Q&A with Shari Demitrowicz

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Children with behavioral and emotional disorders can pose significant discipline problems for schools. But these students can become self-disciplined if they are taught the right decision-making and problem-solving skills, says Shari Demitrowicz, principal of Lawrence Hall Youth Services Therapeutic Day School. The school serves some of the most troubled special education students who have been referred from Chicago Public Schools. Demitrowicz talked with writer Alejandra Cerna Rios.

How do you teach troubled young people to manage their behavior?

Let’s say there are two students in a fight. In a traditional school, they would probably be suspended. We use what we call life-space interviewing, or LSI. Our students know that skill by that name. They would say, “Ms. D., I need to LSI with so-and-so because we’re having a conflict.”

They sit down and work through a mediation process. The goal is not to point fingers, but to talk about the events, find out the root of the problem and come to a win-win resolution. If they come back later and there’s still conflict, I’ve got to help them take responsibility for the part of their agreement that they didn’t hold to. Every time special ed kids, who we know have limited social skills, have a fight, we can’t just discipline them and say “You’re out” [on suspension]. I’m going to be dealing with that same behavior when that student comes back. It’s better to teach skills so that when they’re in that situation again, they can find resolution.

What needs to happen when students transition back to regular school?

It’s not easy, when kids become very comfortable in a therapeutic setting, to move to a traditional setting, because the schools are bigger and there’s a lot more peer pressure involved. We’re getting away from what we call the drop-in method: “Here’s your school, here’s your counselor, and guess what, you have all these classes, go for it.” We talk with the counselor and administrators prior to the student making the transition. We hook up peer mentors for that student, and let them know what their avenues are if they get in trouble. We want to be proactive.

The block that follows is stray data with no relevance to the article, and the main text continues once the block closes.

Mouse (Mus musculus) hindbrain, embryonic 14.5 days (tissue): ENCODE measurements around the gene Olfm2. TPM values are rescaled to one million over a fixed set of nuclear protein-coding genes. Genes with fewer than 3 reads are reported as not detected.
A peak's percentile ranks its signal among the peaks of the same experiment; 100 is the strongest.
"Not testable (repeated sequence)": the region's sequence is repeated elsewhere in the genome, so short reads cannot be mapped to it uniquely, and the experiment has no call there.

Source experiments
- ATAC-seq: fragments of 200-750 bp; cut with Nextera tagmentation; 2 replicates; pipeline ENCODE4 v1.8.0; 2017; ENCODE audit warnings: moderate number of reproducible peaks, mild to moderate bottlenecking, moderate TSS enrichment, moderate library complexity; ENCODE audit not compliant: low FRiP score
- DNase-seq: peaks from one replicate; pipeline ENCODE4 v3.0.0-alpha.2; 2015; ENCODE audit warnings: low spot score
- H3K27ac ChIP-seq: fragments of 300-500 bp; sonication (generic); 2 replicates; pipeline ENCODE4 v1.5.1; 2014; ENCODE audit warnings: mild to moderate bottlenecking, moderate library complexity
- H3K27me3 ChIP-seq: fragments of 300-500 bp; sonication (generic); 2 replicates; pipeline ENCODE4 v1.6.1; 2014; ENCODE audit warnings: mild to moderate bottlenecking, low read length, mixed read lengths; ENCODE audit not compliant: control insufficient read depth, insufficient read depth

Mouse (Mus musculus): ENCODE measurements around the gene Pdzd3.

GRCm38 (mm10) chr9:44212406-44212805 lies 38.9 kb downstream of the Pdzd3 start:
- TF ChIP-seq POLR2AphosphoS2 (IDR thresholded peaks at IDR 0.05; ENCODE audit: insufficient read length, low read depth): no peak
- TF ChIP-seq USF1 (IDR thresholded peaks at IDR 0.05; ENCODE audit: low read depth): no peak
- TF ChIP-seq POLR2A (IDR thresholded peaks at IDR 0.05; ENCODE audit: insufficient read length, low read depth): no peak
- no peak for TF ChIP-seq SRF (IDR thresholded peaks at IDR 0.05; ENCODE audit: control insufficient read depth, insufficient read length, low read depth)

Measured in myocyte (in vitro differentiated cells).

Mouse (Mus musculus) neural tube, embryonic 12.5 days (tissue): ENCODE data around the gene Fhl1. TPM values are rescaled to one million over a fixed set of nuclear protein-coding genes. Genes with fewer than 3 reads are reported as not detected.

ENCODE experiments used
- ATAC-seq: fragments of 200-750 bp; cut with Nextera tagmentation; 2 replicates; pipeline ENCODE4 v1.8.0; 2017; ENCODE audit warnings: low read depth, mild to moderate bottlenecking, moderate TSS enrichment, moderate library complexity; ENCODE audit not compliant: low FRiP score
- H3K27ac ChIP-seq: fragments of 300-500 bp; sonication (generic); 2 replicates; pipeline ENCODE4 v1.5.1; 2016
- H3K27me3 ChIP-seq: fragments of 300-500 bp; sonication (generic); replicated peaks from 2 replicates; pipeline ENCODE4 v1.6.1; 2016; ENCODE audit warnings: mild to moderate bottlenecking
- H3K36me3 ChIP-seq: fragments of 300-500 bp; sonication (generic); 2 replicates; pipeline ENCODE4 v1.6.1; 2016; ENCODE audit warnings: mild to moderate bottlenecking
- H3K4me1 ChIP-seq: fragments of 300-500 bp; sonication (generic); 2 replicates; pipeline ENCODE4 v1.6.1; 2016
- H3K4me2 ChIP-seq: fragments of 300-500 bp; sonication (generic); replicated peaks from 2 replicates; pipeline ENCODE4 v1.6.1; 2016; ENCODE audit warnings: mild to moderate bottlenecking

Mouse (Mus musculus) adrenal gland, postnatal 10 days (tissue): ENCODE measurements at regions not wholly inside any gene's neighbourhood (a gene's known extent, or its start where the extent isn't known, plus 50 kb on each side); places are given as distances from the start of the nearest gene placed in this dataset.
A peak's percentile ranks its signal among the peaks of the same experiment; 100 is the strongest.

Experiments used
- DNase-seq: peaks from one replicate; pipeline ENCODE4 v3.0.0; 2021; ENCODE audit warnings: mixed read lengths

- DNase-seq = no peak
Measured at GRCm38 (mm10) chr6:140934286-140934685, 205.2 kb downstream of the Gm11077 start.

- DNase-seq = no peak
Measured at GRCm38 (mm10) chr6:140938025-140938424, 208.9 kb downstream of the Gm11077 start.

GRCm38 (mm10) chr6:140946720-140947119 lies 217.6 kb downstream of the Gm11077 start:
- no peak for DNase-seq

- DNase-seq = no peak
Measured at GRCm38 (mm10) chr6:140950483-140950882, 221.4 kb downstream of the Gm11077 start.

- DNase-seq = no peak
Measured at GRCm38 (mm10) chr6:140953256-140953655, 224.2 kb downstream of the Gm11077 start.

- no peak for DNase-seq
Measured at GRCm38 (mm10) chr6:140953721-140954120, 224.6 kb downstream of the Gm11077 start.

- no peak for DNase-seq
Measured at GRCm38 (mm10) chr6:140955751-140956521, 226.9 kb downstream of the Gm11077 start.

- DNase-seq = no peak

A recent study by the University of Chicago showed that foster children in CPS perform worse than their peers. How do you balance addressing social and emotional problems with raising academic achievement?

They go hand-in-hand. Severe behavioral problems mask [a student’s] real potential. So we assess students’ academic and intellectual levels right away. We measure their progress frequently during the year, because for our types of students, we’ve got to celebrate success in small steps. The best behavioral tool for any teacher is sound instruction, so we spend a lot of time in our staff development on quality teaching, looking at strategies for the at-risk learner, ways to measure a student’s true potential, as opposed to just standardized tests.

Give an example in which your staff addressed a social or behavioral or emotional problem, and raised achievement.

I have a young lady who lived with foster parents for six or seven years, and was placed back with her father. She is very, very bright. But she did not want to follow rules, wanted that freedom of the streets. We started seeing her grades fall, and there were other indicators—the way she was coming in with her hygiene, coming late, carrying a backpack with other clothes in it—that something was going on. We were able to get her and her father into counseling. She was able to make the transition successfully and will now be finishing up her next two years of high school at Farragut.

What advice would you give to CPS teachers when they deal with troubled children?

Every student has something to offer. Every student may need something different, but that doesn’t mean that they’re not going to be successful and a productive member of society. If that student could build a relationship with just one person, that could make a difference. Every success story that I hear, it’s because one person came along in the life of that kid, and that kid ended up believing that they could do it.